Man charged after quote from former Governor Lachlan Macquarie posted on his statue

Stephen Langford has been charged after the statue was "defaced". Source: SBS News

A man has been charged with “defacing a protected place” after a quote from New South Wales Governor Lachlan Macquarie was allegedly stuck on his statue.

A Sydney activist has been charged with “damaging property” and “defacing a protected place” after a quote from New South Wales' former Governor Lachlan Macquarie was allegedly stuck onto his statue with glue.

Stephen Langford, 61, has been charged and spent the night in a police lockup after being initially denied bail.  

Images widely circulated on social media showed a poster, which was stuck onto the base of the statue in Sydney.

“All Aborigines from Sydney onwards are to be made prisoners of war and if they resist, they are to be shot and their bodies to be hung from trees in the most conspicuous places near where they fall so as to strike fear into the hearts of surviving natives,” the quote from the governor read.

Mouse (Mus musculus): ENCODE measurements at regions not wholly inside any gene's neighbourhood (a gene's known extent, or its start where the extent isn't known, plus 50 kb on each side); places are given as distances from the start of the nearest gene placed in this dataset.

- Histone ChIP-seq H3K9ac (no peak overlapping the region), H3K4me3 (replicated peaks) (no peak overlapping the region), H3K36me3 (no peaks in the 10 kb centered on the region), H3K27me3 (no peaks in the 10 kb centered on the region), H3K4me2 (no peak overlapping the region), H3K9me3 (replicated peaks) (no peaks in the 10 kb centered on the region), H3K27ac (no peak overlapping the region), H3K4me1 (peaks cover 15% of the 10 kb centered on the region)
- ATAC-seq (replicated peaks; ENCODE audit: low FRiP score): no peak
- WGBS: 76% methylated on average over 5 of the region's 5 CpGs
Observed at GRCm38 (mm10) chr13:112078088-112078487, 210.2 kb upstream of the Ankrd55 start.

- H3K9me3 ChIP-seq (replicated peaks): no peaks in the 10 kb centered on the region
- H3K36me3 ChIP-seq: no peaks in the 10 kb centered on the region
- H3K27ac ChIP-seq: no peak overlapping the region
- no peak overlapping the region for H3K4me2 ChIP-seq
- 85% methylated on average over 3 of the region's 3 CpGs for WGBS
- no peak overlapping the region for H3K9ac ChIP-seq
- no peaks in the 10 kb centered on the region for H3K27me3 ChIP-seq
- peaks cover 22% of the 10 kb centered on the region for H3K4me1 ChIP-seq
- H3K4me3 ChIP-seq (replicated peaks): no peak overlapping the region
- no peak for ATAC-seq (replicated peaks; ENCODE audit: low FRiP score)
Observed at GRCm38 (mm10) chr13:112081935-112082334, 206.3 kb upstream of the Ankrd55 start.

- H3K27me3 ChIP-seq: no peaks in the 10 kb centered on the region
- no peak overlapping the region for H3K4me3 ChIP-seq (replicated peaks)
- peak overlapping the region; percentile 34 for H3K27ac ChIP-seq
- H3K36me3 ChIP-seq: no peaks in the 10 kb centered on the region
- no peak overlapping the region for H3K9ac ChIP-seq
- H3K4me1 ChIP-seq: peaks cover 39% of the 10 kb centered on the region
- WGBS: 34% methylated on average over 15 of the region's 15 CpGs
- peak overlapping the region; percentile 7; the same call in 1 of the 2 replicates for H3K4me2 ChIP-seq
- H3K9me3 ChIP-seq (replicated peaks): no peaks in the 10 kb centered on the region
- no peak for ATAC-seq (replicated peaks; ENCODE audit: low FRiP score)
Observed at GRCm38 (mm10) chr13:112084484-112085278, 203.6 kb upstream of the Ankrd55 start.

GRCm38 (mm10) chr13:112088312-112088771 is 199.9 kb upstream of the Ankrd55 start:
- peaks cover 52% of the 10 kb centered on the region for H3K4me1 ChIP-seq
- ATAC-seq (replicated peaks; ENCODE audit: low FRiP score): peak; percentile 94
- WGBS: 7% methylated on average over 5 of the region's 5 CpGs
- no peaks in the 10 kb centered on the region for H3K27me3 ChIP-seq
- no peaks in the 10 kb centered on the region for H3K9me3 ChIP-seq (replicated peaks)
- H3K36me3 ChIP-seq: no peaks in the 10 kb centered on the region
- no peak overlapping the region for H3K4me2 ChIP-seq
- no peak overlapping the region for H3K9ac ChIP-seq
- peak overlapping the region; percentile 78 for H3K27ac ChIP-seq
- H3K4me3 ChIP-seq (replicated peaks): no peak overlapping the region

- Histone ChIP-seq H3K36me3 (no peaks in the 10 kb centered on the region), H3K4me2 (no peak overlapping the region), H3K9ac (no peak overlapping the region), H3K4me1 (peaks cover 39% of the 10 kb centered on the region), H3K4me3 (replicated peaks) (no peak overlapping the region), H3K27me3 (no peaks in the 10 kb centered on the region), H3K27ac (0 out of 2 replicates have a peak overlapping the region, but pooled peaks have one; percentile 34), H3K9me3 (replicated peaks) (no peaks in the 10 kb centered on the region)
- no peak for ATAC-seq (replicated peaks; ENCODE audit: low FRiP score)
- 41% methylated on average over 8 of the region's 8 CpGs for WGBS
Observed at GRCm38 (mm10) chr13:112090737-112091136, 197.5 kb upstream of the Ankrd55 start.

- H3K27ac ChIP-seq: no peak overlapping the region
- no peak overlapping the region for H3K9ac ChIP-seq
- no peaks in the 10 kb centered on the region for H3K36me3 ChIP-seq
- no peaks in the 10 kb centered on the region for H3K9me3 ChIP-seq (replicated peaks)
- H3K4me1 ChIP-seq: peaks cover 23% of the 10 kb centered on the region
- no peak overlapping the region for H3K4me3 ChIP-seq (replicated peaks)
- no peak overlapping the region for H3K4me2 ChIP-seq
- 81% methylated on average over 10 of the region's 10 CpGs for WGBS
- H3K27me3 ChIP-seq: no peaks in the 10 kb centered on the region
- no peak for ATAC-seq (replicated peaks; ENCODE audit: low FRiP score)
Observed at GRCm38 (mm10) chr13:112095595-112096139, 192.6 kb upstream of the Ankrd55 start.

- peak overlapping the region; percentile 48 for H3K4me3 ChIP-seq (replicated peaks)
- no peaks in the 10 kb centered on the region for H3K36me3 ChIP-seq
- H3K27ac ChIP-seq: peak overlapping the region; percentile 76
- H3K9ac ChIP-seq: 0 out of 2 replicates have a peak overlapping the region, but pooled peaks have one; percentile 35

“We have to know the truth, we have to know the history,” Mr Langford told SBS News.

“Then we can decide what to do, if we have just propaganda or just completely one side gloss over version of history, then we are in the dark, then we are making stupid decisions or not knowing ourselves,” he said.

Mr Langford said he is a long-time activist but had only recently become engaged with Indigenous issues after “the penny had dropped” about the “truth of the colonial project”.

Stephen Langford has been charged with defacing Governor Macquarie's statue.
Stephen Langford has been charged with defacing Governor Macquarie's statue.
SBS News

He said it was important that people know the truth about Macquarie’s words and actions.

“He was involved in the colonial project, which involves the theft of land and killing people. He was killing the Indigenous people, he was within a criminal colonial project, so what you do then is criminal,” he said.

Mr Langford said that it was important to have an honest discussion about our history as a nation.

“There should be a real discussion, not baloney about what did happen and what to do now, fortifying things is not the answer, there should be a real discussion with Aboriginal people involved and leading it,” he said.

Mr Langford is due in court on Monday.

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